How to Brew Loose Leaf Tea
Before getting my job at Teavana, I was really intimidated by the thought of brewing my own loose leaf tea. “How the heck do you do it?”, “What do you do with the leaves?” “YOU MEAN THERE’S NO TEA BAG?!” kind of thing.
Truth be told, brewing your own loose leaf tea isn’t intimidating at all, in fact I find it to be way more therapeutic than just steeping bagged tea, plus the tea leaves are so darned pretty and aromatic. (Not to mention it tastes a lot better than bagged tea.)
This guide is only for brewing hot teas, I might write up an iced tea guide eventually.
Here’s how you should brew loose leaf tea:
1. Getting Into Hot Water
Put your water in a kettle or a pot and warm it on your stove, NEVER USE A TEAPOT! (Teapots are used only for steeping tea and as pretty additions to tea sets and such. You could really hurt your teapot if you put it on your stove!)
You’ll want to warm your water to the specific temperature recommended for the tea you’re brewing. (If you buy your tea at Teavana, you’ll get a nice little printout of what temperature you should warm your water to. If not, you should be able to find out with a quick Google search.) If it’s not the right temperature, the tea could end up tasting funny or gross.
The general temperatures are:
- 175 degrees for White Tea
- 175 degrees for Green Tea
- 195 degrees for Oolong Tea
- 195 degrees for Black Tea
- 208 degrees for Herbal Tea
- 208 degrees for Rooibos Tea
- 208 degrees for Mate Tea
Hot water dispensers can make brewing tea nice and easy. It can totally knock out the guesswork of temperature. It’s on the expensive side, but it’s a good investment if you drink a lot of tea. Kettles with built in thermometers are also a good idea.
2. Make a Nice Home for your Tea Leaves
While the water is warming, gather your teapot, teacup(s), mug, or whatever you plan to put your tea in. It’s very helpful to know about how many ounces your cup, mug or teapot holds, just for the purposes of how many teaspoons of tea you should put in. (More on this in the next step!)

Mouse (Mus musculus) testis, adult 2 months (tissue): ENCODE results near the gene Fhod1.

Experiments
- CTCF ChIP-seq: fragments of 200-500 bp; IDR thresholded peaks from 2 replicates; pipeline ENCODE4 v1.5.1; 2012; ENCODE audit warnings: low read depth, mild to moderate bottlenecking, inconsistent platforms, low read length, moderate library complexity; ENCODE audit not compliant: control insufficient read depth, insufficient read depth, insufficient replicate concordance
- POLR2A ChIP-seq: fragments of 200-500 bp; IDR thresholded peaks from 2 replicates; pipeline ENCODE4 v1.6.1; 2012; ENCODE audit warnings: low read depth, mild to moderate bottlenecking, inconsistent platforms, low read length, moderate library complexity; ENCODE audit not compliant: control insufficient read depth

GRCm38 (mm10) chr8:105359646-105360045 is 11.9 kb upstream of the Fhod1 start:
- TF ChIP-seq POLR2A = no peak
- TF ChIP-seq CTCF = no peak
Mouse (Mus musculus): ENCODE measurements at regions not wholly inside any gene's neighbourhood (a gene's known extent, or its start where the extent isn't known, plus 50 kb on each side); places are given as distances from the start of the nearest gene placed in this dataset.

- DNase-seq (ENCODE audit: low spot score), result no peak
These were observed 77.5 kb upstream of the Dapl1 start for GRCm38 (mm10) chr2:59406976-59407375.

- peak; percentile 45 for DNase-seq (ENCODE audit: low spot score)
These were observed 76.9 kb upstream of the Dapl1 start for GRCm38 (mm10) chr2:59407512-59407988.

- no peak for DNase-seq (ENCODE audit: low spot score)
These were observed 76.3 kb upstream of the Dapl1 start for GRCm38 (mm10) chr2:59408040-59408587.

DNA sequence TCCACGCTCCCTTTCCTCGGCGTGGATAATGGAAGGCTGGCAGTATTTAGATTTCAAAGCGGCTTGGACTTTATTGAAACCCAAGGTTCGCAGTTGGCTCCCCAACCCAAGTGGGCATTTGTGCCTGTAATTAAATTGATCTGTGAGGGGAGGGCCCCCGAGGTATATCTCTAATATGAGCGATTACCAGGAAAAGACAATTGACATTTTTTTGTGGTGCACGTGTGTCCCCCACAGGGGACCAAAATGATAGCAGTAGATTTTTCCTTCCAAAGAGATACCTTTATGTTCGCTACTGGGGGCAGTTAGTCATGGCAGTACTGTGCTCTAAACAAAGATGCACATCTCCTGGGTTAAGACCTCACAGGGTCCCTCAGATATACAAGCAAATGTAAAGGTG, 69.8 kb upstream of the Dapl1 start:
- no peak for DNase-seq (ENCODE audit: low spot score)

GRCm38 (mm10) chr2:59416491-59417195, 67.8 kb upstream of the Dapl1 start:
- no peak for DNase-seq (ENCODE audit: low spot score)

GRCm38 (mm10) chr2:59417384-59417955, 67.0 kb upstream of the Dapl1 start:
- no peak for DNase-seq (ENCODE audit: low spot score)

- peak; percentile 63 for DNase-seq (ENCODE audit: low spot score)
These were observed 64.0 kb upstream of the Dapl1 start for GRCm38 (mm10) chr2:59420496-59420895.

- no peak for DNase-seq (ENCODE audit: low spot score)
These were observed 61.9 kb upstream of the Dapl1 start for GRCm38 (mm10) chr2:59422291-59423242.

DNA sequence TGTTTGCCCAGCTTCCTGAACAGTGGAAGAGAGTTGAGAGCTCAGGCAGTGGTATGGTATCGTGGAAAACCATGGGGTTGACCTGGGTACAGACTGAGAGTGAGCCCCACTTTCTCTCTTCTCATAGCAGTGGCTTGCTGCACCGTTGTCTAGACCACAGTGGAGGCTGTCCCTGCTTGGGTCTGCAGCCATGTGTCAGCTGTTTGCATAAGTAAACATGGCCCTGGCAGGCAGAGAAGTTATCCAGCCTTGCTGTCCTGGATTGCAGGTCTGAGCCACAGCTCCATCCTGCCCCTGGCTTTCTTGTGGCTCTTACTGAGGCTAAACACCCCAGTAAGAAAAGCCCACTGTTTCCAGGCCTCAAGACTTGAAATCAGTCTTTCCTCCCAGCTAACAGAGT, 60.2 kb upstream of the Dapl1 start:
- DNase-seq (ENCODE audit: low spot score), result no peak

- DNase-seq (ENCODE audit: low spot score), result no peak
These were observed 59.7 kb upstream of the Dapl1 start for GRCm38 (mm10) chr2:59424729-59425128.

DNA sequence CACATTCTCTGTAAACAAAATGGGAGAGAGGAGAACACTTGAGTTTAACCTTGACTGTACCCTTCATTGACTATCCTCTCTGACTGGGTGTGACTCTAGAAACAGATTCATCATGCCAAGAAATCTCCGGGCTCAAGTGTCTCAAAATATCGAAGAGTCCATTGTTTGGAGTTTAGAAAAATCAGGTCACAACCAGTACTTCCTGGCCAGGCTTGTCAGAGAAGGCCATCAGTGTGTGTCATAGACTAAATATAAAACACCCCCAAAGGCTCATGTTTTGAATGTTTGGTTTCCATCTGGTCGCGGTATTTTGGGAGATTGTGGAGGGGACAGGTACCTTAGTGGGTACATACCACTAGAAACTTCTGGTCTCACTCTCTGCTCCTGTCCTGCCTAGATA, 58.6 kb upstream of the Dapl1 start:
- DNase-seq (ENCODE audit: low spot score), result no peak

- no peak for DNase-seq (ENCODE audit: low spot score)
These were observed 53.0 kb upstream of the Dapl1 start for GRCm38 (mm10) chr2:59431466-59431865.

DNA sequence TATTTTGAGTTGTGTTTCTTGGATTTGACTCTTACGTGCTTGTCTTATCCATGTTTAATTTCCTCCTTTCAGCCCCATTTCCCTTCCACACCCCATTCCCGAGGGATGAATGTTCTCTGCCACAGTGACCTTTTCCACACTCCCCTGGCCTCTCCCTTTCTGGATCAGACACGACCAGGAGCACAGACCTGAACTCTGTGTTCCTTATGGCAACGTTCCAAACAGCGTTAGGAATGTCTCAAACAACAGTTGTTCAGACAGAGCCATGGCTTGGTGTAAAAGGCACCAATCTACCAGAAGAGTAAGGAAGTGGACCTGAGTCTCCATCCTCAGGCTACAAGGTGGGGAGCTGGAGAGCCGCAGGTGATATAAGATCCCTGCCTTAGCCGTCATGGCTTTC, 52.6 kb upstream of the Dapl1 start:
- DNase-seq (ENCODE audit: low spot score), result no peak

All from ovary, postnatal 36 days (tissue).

If you want to use sugar, you should spoon however much you’d like into your cup or teapot before you put the hot water in. Once your water is at the right temperature, pour it into your cup or teapot!
3. Steep Dat Tea!
Steeping is by far the most attentive part of brewing your own tea. You have to pay attention to how long your tea leaves are in, otherwise the tea might taste horrible and you’ll have wasted some tea leaves. (But more on that in the next step.)
Using a teaspoon, spoon the amount of tea leaves directed into your infuser or strainer. Just like with the temperatures, if you buy your tea at Teavana the amount of teaspoons directed is printed out with your purchase. NOTE: Teavana directions show the amount you should use for every 8 ounces of water. 8 ounces isn’t much, so for a nice big mug you’ll probably double what’s directed. (I can only speak for the Teavana teas though. Google search is your friend if you’re not brewing those.)
The basic teaspoon amounts (per every 8 ounces of water) are:
- 1.5 tsp for White Tea
- 1 tsp for Green Tea
- 1 tsp for Oolong Tea
- 1 tsp for Black Tea
- 1.5 tsp for Herbal Tea
- 1.5 tsp for Rooibos Tea
- 1.5 tsp for Mate Tea
But you should always double check with your particular tea type.
Teavana sells nifty little “Perfect Teamakers” that are either 16 or 32 ounces, you can put your sugar in, then your water, then steep the leaves in it directly, then just set it on top of whatever you want to drink out of to dispense it! The tea leaves stay in the teamaker, and makes for super easy cleaning later. Check them out HERE.
4. Timing is Everything
Steeping your tea for a set amount of time is a necessity to a good brew. Steep too short, and it’ll be too weak and watery. Steep too long, and it could become bitter and far too strong.
You should use either a kitchen timer or Teavana’s iPhone/ iTouch app. The app is really useful (and not to mention FREE!). I have the app and use it for everything from actual tea steeping to boiling hot dogs. You can also toggle time on the timer to fit whatever need you have!
Start the timer right when you put your infuser, strainer, or other device into your water. Take the leaves out as soon as the timer goes off or runs out. If you’re using a Perfect Teamaker, just pop the leaves right into it, and put it on top of your mug or cup when 15 seconds are remaining on the timer. That way, the tea is being released into the mug while it’s still steeping and the timer will run out right when the timer runs out.
Steeping times are generally:
- 2 minutes for White Tea
- 2 minutes for Green Tea
- 3 minutes for Oolong Tea
- 2-3 minutes for Black Tea
- 5-6 minutes for Herbal Tea
- 5-6 minutes for Rooibos Tea
- 5-6 minutes for Mate Tea
Congrats! You’ve made yourself a cup of loose leaf tea! Not that hard, right? Brewing loose leaf tea is just as fun as it is sharing and drinking with your friends. Now sit back, relax, and enjoy your cup of mini heaven.